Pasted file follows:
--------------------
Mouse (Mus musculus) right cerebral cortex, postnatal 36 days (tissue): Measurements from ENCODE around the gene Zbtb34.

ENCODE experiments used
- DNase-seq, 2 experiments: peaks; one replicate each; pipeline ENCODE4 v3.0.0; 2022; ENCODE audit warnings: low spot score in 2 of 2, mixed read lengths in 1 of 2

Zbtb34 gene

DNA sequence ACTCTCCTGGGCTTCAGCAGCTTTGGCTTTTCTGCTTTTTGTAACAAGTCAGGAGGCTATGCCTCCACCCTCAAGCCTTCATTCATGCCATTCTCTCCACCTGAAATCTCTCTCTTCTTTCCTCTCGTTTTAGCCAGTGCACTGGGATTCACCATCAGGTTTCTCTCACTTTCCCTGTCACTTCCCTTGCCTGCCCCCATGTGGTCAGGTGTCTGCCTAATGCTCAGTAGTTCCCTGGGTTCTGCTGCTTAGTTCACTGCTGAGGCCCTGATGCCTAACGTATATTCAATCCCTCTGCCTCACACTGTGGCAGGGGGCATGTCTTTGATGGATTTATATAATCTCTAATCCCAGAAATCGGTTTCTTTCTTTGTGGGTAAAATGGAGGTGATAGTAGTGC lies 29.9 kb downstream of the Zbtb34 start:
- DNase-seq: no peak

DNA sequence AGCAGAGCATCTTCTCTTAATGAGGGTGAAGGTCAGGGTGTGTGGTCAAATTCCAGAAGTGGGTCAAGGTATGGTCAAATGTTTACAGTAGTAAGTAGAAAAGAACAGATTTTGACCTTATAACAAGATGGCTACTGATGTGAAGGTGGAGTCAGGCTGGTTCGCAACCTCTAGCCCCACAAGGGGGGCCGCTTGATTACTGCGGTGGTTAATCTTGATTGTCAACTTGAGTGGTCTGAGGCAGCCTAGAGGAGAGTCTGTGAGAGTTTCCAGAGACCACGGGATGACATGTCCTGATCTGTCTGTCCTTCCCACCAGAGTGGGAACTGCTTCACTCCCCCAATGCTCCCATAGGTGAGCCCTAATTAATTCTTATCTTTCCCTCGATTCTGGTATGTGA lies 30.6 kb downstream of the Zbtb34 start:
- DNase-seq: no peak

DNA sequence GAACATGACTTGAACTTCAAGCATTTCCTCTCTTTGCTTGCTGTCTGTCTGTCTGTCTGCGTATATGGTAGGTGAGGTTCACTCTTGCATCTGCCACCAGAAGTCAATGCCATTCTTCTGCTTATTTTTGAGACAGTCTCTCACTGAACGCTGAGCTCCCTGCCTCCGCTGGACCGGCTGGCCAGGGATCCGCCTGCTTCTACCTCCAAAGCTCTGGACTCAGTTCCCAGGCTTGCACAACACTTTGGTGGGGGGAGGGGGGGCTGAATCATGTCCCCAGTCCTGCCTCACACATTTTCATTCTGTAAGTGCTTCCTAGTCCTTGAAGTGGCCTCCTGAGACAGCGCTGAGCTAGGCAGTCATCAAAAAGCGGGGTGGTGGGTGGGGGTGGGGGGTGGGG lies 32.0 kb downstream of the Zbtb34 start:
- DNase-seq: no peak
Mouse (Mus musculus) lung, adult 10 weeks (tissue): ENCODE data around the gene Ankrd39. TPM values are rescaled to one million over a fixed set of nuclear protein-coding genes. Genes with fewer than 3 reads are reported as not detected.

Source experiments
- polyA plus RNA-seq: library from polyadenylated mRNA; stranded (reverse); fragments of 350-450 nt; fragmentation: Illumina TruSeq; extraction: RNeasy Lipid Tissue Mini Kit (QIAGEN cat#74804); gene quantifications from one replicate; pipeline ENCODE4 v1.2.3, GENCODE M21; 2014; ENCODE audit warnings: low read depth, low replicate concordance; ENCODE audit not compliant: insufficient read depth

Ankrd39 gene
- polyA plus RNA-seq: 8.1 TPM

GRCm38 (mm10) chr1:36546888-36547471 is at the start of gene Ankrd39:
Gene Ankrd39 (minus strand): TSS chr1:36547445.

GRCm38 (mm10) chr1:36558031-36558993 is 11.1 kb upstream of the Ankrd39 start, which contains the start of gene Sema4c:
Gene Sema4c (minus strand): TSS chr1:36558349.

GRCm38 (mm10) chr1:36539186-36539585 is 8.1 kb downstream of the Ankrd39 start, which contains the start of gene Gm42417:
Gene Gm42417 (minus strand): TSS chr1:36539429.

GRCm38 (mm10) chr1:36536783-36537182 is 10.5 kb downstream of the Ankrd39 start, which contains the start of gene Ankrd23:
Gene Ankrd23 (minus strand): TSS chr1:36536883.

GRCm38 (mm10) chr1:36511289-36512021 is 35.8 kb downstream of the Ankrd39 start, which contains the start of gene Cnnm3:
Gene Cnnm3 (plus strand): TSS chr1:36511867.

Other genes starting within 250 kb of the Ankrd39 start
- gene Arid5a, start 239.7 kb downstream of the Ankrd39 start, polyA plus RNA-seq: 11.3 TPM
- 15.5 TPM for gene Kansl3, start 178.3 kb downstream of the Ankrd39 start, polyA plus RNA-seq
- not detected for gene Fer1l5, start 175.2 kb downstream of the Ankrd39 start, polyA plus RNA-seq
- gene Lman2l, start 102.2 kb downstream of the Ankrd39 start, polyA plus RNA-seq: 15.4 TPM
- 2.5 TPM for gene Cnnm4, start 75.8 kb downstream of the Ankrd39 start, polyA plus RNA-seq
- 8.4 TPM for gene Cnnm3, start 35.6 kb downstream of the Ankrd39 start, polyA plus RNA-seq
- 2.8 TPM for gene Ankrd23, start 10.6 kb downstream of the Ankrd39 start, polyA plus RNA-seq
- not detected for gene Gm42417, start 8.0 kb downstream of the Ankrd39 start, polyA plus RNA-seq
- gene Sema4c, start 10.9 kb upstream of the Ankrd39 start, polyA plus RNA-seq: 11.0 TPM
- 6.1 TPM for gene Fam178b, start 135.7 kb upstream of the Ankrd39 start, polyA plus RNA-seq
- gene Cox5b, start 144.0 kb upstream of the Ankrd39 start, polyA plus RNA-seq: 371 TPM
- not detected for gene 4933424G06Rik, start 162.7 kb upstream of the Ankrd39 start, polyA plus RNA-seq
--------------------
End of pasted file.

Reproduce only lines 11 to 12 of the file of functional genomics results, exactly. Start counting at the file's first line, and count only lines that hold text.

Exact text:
Mouse (Mus musculus) lung, adult 10 weeks (tissue): ENCODE data around the gene Ankrd39. TPM values are rescaled to one million over a fixed set of nuclear protein-coding genes. Genes with fewer than 3 reads are reported as not detected.

Source experiments